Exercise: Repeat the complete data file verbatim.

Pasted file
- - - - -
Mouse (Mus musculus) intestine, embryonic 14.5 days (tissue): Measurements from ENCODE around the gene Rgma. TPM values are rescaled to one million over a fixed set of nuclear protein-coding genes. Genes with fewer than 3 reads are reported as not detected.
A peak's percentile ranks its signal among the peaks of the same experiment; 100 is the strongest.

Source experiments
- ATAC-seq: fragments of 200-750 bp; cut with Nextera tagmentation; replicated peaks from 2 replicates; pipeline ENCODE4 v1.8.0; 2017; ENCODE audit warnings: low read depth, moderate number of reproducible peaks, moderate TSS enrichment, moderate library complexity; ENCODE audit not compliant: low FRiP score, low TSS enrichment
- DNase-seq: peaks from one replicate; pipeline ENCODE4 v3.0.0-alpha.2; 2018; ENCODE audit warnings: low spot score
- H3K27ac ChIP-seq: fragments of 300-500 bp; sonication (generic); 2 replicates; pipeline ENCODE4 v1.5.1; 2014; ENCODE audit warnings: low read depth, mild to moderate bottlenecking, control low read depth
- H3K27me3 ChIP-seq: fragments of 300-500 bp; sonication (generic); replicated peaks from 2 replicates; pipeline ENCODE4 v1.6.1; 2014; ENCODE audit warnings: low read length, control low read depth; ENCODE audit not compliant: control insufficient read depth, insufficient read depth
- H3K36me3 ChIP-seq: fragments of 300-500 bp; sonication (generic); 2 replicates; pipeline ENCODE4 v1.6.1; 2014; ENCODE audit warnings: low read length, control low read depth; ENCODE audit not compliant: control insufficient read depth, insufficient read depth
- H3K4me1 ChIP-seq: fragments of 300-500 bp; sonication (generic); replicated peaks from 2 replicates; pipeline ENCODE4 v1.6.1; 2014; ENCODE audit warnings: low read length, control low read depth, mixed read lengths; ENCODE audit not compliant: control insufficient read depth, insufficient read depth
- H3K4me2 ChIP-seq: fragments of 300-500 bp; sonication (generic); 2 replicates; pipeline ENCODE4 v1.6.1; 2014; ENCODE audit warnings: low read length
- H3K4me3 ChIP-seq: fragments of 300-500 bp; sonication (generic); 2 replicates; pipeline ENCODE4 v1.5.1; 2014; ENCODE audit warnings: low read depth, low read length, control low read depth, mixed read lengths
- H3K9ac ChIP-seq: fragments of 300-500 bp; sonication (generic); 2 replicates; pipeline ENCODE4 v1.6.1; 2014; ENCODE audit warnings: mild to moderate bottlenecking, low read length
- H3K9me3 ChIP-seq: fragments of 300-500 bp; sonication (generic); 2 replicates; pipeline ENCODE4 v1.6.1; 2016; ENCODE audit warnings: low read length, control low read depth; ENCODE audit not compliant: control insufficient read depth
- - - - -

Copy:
Mouse (Mus musculus) intestine, embryonic 14.5 days (tissue): Measurements from ENCODE around the gene Rgma. TPM values are rescaled to one million over a fixed set of nuclear protein-coding genes. Genes with fewer than 3 reads are reported as not detected.
A peak's percentile ranks its signal among the peaks of the same experiment; 100 is the strongest.

Source experiments
- ATAC-seq: fragments of 200-750 bp; cut with Nextera tagmentation; replicated peaks from 2 replicates; pipeline ENCODE4 v1.8.0; 2017; ENCODE audit warnings: low read depth, moderate number of reproducible peaks, moderate TSS enrichment, moderate library complexity; ENCODE audit not compliant: low FRiP score, low TSS enrichment
- DNase-seq: peaks from one replicate; pipeline ENCODE4 v3.0.0-alpha.2; 2018; ENCODE audit warnings: low spot score
- H3K27ac ChIP-seq: fragments of 300-500 bp; sonication (generic); 2 replicates; pipeline ENCODE4 v1.5.1; 2014; ENCODE audit warnings: low read depth, mild to moderate bottlenecking, control low read depth
- H3K27me3 ChIP-seq: fragments of 300-500 bp; sonication (generic); replicated peaks from 2 replicates; pipeline ENCODE4 v1.6.1; 2014; ENCODE audit warnings: low read length, control low read depth; ENCODE audit not compliant: control insufficient read depth, insufficient read depth
- H3K36me3 ChIP-seq: fragments of 300-500 bp; sonication (generic); 2 replicates; pipeline ENCODE4 v1.6.1; 2014; ENCODE audit warnings: low read length, control low read depth; ENCODE audit not compliant: control insufficient read depth, insufficient read depth
- H3K4me1 ChIP-seq: fragments of 300-500 bp; sonication (generic); replicated peaks from 2 replicates; pipeline ENCODE4 v1.6.1; 2014; ENCODE audit warnings: low read length, control low read depth, mixed read lengths; ENCODE audit not compliant: control insufficient read depth, insufficient read depth
- H3K4me2 ChIP-seq: fragments of 300-500 bp; sonication (generic); 2 replicates; pipeline ENCODE4 v1.6.1; 2014; ENCODE audit warnings: low read length
- H3K4me3 ChIP-seq: fragments of 300-500 bp; sonication (generic); 2 replicates; pipeline ENCODE4 v1.5.1; 2014; ENCODE audit warnings: low read depth, low read length, control low read depth, mixed read lengths
- H3K9ac ChIP-seq: fragments of 300-500 bp; sonication (generic); 2 replicates; pipeline ENCODE4 v1.6.1; 2014; ENCODE audit warnings: mild to moderate bottlenecking, low read length
- H3K9me3 ChIP-seq: fragments of 300-500 bp; sonication (generic); 2 replicates; pipeline ENCODE4 v1.6.1; 2016; ENCODE audit warnings: low read length, control low read depth; ENCODE audit not compliant: control insufficient read depth